The following blog post, unless otherwise noted, was written by a member of Gamasutra’s community.
The thoughts and opinions expressed are those of the writer and not Gamasutra or its parent company.
Teaching Programming: A Better Way
Learning how to program can be a nightmare. An aspiring coder has to jump through many unpleasant hoops and mysterious error messages just to get "Hello, World!" printed on the screen. Then, she's left wondering, "OK, now what? How do I actually build something?"
As game developers seeing someone struggle through this, we should be screaming, “NOOOOO!” The whole thing reeks of bad game design: a lot of work with no reward, unclear failure cases, advanced features pushed on new players, etc. If we simply apply some simple game design principles, learning how to code can be much more fun and educational.
So, what would a programming game look like?
The Programming Game
A game that teaches programming concepts is not a new idea. An acclaimed short list of programming games includes: RoboRally, Robozzle, Robot Odyssey, and Light-Bot. But these games focus on the abstract concepts of programming, rather than teaching real world programming. It’s similar to how a first person shooter captures the feeling of shooting without training someone how to actually shoot.
So, how can we use gaming to teach someone how to really code?
Key Features of a Real World Programming Game
Below are a list of key, game-influenced principles to make learning to code more fun. I've created a playable example of these principles that can be played in browser here: Hello Code. (The game is still in Beta, requires Flash Player and teaches Actionscript 3.0.)
0) Choose a Real Language. Many previous attempts at programming games use toy languages with toy interfaces in toy environments. While these may be suitable for young children, any mature gamer will quickly begin to notice the limitations of the language and feel they are learning a skill which only works in the toy domain. This makes tranferring to the real world daunting.
The obvious solution is to use a programming language used by professionals. This guarantees the language will be full featured, giving the player room to grow while also teaching them an immediately real world usable language. The trick is to break down the language into easily digestable bites, which will be discussed next.
1) Easy to Start. Like all games, programming games must have a low barrier to entry. Traditionally, the first step to learning programming was to install and set up a build environment, which is not a fun way to start. To remove this barrier, the user should be able to enter code directly into the main game UI, run it from there and receive error messages there.
Getting started quickly and easily also requires hiding advanced concepts like namespaces and main function entry points. While these are necessary for complete programs to run, they are boring and simply require too many advanced concepts. Most traditional code teaching techniques will simply tell students to type this required code, but basically ignore it. No good game would ever tell the player to do something they don't understand!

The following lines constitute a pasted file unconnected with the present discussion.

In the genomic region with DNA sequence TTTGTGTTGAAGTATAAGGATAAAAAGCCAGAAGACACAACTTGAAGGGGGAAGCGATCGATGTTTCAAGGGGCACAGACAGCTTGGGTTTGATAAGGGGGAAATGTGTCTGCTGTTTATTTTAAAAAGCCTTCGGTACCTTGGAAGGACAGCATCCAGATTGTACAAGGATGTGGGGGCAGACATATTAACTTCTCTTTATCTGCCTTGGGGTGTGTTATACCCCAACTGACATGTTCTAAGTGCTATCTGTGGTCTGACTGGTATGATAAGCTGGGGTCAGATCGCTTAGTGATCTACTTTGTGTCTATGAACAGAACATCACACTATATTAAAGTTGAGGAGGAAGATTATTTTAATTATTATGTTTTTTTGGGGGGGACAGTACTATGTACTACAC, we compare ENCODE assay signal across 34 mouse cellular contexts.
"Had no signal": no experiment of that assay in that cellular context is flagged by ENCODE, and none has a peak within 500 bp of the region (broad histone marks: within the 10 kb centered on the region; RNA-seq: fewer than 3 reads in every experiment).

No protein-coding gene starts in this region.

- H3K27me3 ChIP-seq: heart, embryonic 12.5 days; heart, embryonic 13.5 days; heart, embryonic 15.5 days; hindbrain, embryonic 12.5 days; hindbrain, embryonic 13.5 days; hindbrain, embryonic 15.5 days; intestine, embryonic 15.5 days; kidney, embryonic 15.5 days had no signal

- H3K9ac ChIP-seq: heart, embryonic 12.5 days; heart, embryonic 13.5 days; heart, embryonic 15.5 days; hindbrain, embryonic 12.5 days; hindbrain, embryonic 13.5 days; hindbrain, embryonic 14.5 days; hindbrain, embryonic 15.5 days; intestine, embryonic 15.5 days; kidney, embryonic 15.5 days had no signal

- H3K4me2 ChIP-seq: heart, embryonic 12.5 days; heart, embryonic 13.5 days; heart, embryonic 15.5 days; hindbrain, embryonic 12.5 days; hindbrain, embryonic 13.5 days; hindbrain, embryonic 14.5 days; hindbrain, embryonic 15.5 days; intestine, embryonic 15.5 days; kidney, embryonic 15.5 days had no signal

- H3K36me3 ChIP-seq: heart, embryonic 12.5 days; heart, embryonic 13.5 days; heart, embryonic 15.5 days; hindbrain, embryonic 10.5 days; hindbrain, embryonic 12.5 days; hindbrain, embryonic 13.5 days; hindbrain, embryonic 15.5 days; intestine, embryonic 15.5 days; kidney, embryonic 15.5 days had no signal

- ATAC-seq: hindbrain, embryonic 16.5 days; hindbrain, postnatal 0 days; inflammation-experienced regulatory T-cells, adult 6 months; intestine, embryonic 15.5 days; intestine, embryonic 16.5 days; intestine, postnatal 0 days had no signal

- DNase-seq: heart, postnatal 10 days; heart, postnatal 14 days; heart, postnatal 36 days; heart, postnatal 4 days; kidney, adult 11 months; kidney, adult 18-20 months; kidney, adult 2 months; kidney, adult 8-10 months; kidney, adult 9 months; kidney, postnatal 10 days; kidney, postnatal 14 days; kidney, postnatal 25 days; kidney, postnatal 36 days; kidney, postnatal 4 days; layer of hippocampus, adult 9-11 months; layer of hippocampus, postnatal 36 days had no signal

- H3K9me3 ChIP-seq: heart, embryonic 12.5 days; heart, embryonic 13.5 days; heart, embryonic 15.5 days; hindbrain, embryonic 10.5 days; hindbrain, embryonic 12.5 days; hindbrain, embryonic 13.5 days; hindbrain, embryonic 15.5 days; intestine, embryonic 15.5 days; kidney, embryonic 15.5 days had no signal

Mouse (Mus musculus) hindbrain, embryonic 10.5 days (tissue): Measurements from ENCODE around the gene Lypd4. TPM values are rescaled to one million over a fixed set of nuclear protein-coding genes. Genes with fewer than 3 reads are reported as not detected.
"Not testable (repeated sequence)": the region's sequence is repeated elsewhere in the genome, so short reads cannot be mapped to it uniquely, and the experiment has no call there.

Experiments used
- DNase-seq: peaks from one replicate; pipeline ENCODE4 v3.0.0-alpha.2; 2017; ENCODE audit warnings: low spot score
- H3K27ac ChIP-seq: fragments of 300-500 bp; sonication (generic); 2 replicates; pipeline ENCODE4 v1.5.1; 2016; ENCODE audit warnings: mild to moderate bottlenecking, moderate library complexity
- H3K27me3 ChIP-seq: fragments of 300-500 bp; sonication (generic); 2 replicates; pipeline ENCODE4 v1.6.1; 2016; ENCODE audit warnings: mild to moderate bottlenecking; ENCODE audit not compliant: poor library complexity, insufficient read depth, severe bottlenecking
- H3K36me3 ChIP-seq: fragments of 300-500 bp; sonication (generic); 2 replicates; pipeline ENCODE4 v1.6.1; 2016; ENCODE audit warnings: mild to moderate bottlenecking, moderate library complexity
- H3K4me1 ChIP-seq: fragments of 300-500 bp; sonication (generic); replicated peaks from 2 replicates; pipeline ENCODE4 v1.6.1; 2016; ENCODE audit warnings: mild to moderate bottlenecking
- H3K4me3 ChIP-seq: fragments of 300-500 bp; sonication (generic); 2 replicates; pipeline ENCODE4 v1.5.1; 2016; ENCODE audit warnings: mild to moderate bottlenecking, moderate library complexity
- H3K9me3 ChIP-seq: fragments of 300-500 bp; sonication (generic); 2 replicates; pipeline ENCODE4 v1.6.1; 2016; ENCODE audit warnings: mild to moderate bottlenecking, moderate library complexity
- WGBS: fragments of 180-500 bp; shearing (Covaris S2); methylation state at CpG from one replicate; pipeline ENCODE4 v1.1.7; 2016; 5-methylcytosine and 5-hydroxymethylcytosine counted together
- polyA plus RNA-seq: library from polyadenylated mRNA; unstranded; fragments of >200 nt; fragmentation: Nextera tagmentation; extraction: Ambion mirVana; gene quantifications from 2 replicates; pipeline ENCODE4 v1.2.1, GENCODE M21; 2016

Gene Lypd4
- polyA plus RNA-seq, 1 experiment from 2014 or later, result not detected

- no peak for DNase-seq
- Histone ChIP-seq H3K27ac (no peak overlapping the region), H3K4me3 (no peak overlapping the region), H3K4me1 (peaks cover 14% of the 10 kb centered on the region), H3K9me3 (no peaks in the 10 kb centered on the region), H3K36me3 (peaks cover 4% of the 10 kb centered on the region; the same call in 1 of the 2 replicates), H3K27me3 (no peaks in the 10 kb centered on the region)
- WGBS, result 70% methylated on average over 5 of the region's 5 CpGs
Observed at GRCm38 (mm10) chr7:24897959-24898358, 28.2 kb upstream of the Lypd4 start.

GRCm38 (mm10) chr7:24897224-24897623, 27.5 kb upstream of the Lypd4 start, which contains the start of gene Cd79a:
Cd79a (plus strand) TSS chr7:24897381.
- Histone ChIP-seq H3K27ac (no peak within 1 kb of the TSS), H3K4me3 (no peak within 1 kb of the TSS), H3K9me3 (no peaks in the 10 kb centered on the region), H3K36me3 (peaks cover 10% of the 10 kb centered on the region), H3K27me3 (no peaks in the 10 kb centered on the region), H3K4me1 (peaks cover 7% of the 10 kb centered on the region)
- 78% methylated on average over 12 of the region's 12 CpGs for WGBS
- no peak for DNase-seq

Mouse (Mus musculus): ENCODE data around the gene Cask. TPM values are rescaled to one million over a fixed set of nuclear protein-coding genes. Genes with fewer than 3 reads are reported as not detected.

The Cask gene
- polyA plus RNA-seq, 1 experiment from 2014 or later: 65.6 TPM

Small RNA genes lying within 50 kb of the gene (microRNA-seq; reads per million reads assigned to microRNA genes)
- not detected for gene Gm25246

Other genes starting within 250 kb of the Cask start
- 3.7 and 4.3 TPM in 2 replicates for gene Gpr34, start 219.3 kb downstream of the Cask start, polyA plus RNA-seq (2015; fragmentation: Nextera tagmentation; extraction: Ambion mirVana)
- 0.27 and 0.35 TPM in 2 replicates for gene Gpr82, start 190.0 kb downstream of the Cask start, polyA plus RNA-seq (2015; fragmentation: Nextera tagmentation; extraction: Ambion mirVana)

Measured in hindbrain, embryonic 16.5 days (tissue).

Make coding easy through in game interfaces. Consider having your game write entry points and error handling for the player or simply hide it from them.
2) Give Obvious Feedback. The code that a new programmer writes should make the player feel powerful by triggering animations and sounds.
Most code runs invisibly. "int a = 4 + 3;" doesn't do anything the user can see. Good games have actions whose outcomes are obvious -- programming games should too. Ideally, the example line above would run in a special compiler which overrides the + operator to output, say, a graphic of 4 adding to 3, becoming 7 and being stored in a variable called "a". Of course, this is not possible in every language, so maybe having the user write a function which displays the outcome, such as store("a", add(4, 3)); may be be an adequate solution. No matter what, programming assignments should have obvious, detectable outcomes.
3) Help on failure. A beginning coder can fail in multiple ways: syntax errors, exceptions, infinite loops and incorrect logic. Ideally, the game should detect the most common coder mistakes and offer guidance about how to fix them.
4) Clear, Attainable Goals. One of the hardest parts of starting programming is deciding what to program. Deciding what to program depends on the programmer's skill. Unfortunately, most beginning programmers aren't advanced enough to know what they can't yet program (how many beginning programmers do you know who want to write a First Person Shooter engine from scratch?) A programming game should track what skills the programmer has already mastered and choose goals that are known to be attainable. For example, if a programming game has taught the user loops, it's fair to use loops in the discussion about arrays. In fact, forcing a player to use previous patterns helps reinfoce the older concepts while teaching a new one.
The game should present problems which are known to be solvable given the user's knowledge.
There are some other programs that use similar techniques. For example, Code School is a commercial website that interactively teaches topics such as "Ruby on Rails" via a web
based coding interface. (Note: I haven't actually tried Code School as it costs money.)
Designing and creating good code teaching games should be a subject close to our hearts. After all, without programmers, there wouldn’t be many games. But beyond the substantial utility to our industry, this design exercise shows the value of game design when applied to the “real” world. While games may exist in enclosed universes, they all reveal something about the nature of people. And this knowledge can be invaluable when applied to the real world.